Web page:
If the flowers on your Coneflowers, Black-Eyed Susans or Sunflowers seem to be fading faster than they should, check to see if they have been infested by the Sunflower Moth. Now is the time of year that they, and other caterpillars, are at their peak.
Caterpillars, the larval stage of moths and butterflies, are particular about the plants they feed upon. The Sunflower Moth (Homoeosoma electellum) only feeds on the flower heads of plants in the Compositaceae Family like Zinnias and Coneflowers.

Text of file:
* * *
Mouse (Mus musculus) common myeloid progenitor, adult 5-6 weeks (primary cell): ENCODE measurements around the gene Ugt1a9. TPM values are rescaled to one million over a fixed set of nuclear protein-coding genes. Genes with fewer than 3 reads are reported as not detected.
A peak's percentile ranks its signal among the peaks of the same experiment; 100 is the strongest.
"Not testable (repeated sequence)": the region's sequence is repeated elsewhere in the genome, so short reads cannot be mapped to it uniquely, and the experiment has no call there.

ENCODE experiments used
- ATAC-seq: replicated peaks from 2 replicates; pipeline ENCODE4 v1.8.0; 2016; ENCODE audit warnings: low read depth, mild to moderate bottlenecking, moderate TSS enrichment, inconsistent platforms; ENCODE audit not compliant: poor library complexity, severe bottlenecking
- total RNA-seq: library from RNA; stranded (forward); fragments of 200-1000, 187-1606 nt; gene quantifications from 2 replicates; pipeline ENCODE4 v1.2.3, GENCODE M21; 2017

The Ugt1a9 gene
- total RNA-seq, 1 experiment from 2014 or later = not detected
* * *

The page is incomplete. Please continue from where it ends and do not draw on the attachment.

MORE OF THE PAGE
Something is going on if you look at the center of the flower and it looks dusty like this:
Cut one of these flowers open and you're likely to find a caterpillar hiding inside!
To manage this pest in your garden or nursery, simply prune off the damaged flowers and throw them away.
Or, you can simply revel in the fact that your garden is hospitable to moths and butterflies and congratulate yourself on the oasis you have created.